Draining union finances will not be the most significant outcome of the Supreme Court’s decision in Janus v. AFSCME. It poses a serious threat to our democracy, which Trump and his right-wing enablers have already put in peril.
To be sure, Janus will hurt unions, as the anti-union Liberty Justice Center and the others who funded the plaintiff’s case intended. Today, nearly half of all union members work for a government, and the vast majority live in states where, prior to the Court’s decision, unions were able to collect representation fees from all those for whom they bargained. Anti-unionists are already encouraging those workers to opt out of paying fees. Worried unions with large public-sector memberships began cutting staff and budgets months ago, putting efforts like the fast food workers’ Fight for $15 on life support. As these cutbacks suggest, public-sector unions are not the only victims of Janus. It will further erode worker bargaining power in an economy where more than half the national income already goes to the top 10 percent of earners.
Yet Janus constitutes an even more significant setback—for democracy.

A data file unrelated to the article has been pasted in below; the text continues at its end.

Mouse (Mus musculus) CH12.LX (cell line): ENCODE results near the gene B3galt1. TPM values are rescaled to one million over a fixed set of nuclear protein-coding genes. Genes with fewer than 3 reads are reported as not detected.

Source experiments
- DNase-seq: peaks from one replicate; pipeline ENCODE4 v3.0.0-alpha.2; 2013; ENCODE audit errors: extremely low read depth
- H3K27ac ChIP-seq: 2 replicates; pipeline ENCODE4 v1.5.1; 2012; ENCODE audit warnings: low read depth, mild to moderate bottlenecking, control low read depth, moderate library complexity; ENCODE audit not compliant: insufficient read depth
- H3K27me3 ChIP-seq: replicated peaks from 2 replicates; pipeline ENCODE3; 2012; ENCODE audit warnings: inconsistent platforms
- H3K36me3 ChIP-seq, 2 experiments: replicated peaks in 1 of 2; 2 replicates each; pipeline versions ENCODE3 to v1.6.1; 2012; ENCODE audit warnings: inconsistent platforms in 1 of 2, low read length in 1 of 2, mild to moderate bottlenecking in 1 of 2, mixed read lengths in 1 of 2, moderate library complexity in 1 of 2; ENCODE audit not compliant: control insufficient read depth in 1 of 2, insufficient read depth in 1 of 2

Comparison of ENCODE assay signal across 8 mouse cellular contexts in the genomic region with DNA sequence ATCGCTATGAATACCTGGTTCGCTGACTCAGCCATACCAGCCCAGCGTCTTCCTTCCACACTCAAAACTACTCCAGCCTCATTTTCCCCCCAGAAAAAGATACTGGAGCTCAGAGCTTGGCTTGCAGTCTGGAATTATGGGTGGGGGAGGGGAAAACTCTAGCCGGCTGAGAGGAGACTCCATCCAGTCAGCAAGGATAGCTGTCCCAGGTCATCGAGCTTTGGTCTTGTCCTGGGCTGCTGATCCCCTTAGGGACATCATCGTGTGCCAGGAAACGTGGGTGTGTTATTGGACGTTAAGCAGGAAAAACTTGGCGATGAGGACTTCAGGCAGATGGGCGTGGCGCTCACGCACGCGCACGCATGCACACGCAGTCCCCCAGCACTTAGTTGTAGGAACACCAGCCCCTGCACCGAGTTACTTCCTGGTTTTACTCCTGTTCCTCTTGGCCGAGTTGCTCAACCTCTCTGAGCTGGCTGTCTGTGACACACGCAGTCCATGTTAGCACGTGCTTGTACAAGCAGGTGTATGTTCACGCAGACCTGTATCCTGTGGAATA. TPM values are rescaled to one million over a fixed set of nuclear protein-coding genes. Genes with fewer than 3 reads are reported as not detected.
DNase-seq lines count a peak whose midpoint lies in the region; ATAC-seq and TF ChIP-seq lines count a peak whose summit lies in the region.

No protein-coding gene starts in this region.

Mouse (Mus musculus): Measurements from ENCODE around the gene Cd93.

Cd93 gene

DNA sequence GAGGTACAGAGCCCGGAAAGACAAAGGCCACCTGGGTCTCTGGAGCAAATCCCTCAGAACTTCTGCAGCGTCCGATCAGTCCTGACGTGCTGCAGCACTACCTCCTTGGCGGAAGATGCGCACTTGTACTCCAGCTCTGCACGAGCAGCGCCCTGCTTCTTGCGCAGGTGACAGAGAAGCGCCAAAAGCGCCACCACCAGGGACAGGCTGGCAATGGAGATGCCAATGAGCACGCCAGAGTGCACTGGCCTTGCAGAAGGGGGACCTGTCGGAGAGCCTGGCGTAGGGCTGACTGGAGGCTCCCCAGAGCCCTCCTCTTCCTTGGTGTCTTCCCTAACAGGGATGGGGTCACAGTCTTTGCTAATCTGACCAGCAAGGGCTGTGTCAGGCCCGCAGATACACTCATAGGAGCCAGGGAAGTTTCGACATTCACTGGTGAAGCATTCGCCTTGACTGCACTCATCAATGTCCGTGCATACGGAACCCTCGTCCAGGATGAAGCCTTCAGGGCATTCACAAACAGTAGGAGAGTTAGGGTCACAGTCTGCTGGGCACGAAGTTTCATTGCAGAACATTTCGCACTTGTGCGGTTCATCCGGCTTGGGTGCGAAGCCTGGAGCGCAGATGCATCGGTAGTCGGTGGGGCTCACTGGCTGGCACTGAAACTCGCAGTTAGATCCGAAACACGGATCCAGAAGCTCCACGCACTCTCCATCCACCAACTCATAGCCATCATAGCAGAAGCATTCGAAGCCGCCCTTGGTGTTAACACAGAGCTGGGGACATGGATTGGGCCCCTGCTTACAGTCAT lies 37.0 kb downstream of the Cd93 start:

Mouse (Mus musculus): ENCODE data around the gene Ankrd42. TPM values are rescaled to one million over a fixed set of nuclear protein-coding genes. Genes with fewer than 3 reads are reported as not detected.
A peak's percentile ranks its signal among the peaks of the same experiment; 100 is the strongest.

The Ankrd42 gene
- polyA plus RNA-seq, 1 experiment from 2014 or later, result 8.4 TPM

For most of the twentieth century, the advance of political democracy went hand in hand with efforts to make the workplace more democratic. Progressive Era reformers predicted that democracy would die in a world dominated by corporate behemoths unless workers secured industrial democracy in the workplace. In 1915, the chairman of the U.S. Commission on Industrial Relations warned that “Political freedom can exist only where there is industrial freedom; political democracy only where there is industrial democracy.”
New Dealers embraced that logic. When Senator Robert Wagner drafted the National Labor Relations Act in 1935, he believed collective bargaining was “at the heart of the struggle for the preservation of political as well as economic democracy in America.” That wisdom also guided those who extended union rights to government workers in the 1960s. Denying civil servants the right to bargain collectively was “more fitting to a benevolent despot than to the world’s greatest democracy,” as one reformer, Wilson R. Hart, put it.
The reasoning of these reformers was sound. As workplace democracy expanded, so did political democracy. Racial, age, gender, and income restrictions on the electorate all fell as collective bargaining spread.
Yet in the middle of the last century, the tide began turning against the mutually reinforcing expansion of the two forms of democracy. In 1947, the Taft-Hartley Act empowered states to forbid union contracts whose beneficiaries bore the costs of representation equally. Today twenty-eight states have these misnamed “right-to-work” laws.